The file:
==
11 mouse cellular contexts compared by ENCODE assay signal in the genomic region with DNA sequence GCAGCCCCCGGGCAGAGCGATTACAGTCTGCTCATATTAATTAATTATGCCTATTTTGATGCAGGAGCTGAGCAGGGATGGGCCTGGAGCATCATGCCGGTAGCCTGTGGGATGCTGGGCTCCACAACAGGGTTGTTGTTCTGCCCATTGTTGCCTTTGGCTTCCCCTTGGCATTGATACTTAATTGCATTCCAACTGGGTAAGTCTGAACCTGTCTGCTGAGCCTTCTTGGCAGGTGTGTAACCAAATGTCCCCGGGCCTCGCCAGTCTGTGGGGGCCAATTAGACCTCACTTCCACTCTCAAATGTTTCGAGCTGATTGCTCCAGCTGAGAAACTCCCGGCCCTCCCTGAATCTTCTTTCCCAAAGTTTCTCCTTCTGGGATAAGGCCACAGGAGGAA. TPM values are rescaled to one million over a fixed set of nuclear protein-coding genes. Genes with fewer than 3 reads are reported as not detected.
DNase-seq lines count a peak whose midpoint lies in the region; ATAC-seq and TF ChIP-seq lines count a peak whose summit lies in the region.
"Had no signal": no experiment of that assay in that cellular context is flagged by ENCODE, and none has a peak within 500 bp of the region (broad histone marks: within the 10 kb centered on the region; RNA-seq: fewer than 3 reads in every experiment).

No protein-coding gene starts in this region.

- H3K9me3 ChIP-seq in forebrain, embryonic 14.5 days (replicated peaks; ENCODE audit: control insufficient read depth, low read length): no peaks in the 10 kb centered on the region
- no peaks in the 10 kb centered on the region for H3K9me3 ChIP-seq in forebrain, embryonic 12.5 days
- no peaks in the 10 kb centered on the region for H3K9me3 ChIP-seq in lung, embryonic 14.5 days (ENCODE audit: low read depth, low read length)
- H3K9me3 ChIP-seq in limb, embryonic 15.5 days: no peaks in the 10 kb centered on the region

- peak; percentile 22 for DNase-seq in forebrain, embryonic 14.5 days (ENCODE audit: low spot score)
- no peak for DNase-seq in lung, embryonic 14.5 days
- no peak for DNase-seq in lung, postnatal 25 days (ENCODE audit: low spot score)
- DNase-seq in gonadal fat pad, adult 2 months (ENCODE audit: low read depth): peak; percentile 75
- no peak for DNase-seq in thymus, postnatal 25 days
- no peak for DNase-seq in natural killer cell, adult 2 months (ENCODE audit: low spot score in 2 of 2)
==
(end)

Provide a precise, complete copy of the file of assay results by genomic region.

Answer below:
11 mouse cellular contexts compared by ENCODE assay signal in the genomic region with DNA sequence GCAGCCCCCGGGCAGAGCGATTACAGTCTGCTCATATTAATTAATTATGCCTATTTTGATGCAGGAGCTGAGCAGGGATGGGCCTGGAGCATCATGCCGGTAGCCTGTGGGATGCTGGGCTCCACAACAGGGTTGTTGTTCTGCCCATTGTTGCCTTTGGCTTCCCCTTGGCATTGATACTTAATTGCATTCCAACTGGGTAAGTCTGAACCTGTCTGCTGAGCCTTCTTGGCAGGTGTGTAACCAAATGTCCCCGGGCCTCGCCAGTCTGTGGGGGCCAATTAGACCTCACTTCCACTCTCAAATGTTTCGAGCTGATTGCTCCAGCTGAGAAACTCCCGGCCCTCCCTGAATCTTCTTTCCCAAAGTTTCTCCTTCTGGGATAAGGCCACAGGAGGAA. TPM values are rescaled to one million over a fixed set of nuclear protein-coding genes. Genes with fewer than 3 reads are reported as not detected.
DNase-seq lines count a peak whose midpoint lies in the region; ATAC-seq and TF ChIP-seq lines count a peak whose summit lies in the region.
"Had no signal": no experiment of that assay in that cellular context is flagged by ENCODE, and none has a peak within 500 bp of the region (broad histone marks: within the 10 kb centered on the region; RNA-seq: fewer than 3 reads in every experiment).

No protein-coding gene starts in this region.

- H3K9me3 ChIP-seq in forebrain, embryonic 14.5 days (replicated peaks; ENCODE audit: control insufficient read depth, low read length): no peaks in the 10 kb centered on the region
- no peaks in the 10 kb centered on the region for H3K9me3 ChIP-seq in forebrain, embryonic 12.5 days
- no peaks in the 10 kb centered on the region for H3K9me3 ChIP-seq in lung, embryonic 14.5 days (ENCODE audit: low read depth, low read length)
- H3K9me3 ChIP-seq in limb, embryonic 15.5 days: no peaks in the 10 kb centered on the region

- peak; percentile 22 for DNase-seq in forebrain, embryonic 14.5 days (ENCODE audit: low spot score)
- no peak for DNase-seq in lung, embryonic 14.5 days
- no peak for DNase-seq in lung, postnatal 25 days (ENCODE audit: low spot score)
- DNase-seq in gonadal fat pad, adult 2 months (ENCODE audit: low read depth): peak; percentile 75
- no peak for DNase-seq in thymus, postnatal 25 days
- no peak for DNase-seq in natural killer cell, adult 2 months (ENCODE audit: low spot score in 2 of 2)